morning to find the laundry closed down for two weeks with no announcement. 
When the people who use the laundry say, “What?”, they are told that they all 
consented to the decision to replace the floor 6 months ago. They had to know 
it was going happen sometime.

When a neighborhood street is closed for repairs. Residents wake up to find 
they can’t get out of their driveways. The city says the signs were put up the 
day before. Does everyone go out everyday to see if there are any signs on the 
trees? Or do they come home earlier enough at night to notice that there are 
signs. Does this build confidence in the department of transportation?


With all the means of communication — digital, print, telephonic, in person — 
it seems to be getting worse, not better. People often chose one and pay little 
attention to other. Face to Face (F2F) is becoming almost impossible on a 
representative or comprehensive scale, but some still believe it is the only 
way. The real way. Have a meeting and those who come, decide. Those who do the 
work decide.

Many people commute to work across town, or even in the next town. They belong 
to 1-2 organizations and work on projects for the common good. Does that mean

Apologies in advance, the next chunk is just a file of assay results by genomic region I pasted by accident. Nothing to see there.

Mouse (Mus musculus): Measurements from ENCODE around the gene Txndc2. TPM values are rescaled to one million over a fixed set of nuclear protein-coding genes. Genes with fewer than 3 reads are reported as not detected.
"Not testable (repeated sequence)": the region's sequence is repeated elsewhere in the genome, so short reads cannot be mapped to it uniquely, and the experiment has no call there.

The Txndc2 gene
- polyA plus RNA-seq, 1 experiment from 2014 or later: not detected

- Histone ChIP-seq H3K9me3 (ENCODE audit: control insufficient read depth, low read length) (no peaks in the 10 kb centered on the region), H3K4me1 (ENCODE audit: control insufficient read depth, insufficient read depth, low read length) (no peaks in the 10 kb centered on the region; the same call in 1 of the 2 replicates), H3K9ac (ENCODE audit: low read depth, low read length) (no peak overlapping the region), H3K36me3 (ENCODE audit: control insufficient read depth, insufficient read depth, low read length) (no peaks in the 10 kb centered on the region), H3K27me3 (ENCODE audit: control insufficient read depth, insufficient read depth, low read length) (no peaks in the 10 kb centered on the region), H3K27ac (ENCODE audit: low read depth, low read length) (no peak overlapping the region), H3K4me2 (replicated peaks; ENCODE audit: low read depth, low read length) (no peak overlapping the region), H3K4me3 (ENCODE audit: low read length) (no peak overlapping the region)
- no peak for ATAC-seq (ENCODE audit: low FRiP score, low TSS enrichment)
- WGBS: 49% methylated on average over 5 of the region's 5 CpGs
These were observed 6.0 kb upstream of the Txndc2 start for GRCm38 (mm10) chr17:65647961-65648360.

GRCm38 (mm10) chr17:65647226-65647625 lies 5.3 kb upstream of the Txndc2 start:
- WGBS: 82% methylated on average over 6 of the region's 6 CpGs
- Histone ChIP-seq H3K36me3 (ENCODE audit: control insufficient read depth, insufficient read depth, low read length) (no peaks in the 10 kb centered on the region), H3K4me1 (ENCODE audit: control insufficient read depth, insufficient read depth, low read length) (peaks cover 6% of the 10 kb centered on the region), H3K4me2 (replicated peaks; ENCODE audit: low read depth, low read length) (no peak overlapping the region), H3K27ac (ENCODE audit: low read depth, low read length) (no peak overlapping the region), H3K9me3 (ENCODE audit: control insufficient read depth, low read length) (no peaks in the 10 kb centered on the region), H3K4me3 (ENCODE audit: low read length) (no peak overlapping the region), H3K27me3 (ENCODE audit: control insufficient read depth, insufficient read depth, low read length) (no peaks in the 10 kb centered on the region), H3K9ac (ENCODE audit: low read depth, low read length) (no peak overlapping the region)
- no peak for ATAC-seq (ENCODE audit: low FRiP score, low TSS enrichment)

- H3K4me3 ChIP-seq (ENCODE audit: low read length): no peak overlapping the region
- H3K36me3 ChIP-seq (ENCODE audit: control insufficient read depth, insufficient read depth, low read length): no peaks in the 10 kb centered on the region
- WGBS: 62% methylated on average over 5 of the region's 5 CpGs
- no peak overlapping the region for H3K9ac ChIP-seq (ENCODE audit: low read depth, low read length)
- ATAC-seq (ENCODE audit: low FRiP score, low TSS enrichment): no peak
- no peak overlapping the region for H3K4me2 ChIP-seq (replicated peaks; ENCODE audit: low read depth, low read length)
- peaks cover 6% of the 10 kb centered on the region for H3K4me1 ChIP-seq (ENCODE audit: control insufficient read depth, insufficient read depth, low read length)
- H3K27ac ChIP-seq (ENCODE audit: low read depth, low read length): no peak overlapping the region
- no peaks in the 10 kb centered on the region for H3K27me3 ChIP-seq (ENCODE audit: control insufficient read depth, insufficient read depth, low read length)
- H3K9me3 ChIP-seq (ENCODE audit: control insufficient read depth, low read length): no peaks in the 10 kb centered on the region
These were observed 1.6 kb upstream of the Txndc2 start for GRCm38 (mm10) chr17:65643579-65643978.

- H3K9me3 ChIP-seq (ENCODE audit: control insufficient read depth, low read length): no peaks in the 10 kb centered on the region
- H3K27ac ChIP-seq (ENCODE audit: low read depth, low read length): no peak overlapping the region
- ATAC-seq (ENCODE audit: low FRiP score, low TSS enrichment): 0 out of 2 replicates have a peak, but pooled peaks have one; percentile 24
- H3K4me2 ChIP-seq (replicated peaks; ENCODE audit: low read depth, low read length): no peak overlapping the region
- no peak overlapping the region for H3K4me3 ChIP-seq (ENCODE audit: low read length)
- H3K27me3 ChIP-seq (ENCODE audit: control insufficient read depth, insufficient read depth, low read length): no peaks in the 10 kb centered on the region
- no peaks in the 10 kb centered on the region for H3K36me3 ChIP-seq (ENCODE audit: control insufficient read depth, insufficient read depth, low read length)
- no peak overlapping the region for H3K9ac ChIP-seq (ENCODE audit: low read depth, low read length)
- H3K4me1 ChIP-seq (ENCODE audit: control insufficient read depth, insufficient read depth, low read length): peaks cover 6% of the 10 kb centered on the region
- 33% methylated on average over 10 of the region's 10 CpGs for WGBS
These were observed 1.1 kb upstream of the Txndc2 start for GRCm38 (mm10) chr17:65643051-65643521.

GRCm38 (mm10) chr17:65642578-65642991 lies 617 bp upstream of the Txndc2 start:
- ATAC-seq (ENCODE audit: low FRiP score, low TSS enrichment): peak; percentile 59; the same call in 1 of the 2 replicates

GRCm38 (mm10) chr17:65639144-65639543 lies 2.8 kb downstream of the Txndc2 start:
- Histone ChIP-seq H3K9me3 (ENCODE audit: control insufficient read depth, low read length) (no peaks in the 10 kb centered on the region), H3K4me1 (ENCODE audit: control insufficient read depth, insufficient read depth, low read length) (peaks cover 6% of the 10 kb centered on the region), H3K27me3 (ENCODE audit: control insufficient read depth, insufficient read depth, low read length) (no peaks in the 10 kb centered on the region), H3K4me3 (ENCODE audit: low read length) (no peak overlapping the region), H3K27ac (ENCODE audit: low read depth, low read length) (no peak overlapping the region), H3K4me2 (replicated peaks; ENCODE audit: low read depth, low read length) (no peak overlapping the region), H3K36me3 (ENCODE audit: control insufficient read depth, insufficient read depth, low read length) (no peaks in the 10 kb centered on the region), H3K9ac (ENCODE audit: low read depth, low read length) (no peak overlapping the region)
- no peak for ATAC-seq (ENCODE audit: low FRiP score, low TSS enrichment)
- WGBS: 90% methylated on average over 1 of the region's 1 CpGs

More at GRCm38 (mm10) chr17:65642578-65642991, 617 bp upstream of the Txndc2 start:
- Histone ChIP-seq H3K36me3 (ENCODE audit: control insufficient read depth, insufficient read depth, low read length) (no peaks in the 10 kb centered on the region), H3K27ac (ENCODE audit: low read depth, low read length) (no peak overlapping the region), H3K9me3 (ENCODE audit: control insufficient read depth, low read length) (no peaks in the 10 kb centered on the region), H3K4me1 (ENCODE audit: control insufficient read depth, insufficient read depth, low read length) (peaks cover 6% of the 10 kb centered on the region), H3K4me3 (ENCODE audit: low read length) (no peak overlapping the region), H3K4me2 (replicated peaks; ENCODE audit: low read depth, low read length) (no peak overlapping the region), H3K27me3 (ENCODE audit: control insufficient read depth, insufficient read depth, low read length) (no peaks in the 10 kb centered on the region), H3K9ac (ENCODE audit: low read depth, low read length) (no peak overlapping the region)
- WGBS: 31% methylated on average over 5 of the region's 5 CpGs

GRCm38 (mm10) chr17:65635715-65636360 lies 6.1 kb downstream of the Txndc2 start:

they by default have no say in a decision by another organization that directly 
involves them on a daily basis because they couldn’t go to that meeting too?

In cohousing there is a tension between those who want to communicate by 
bulletin board and those who haven’t looked at a bulletin board since email 
lists became almost universal. Yes, email does give advantage to those who 
write easily. But F2F and bulletin boards give advantage to extroverts who like 
the "being there together” and thinking in groups — and those who work at home. 
Extroverts like gathering around or bumping into each other in front of all the 
notices and sign up lists. Others come home from work late and tired and want 
to be able to do things online from where ever they are during the day. Or 
check a forum or a website.

Meetings alone are not, and perhaps never have been, the best and certainly not 
the only way to communicate with people. Email list,s for example, not everyone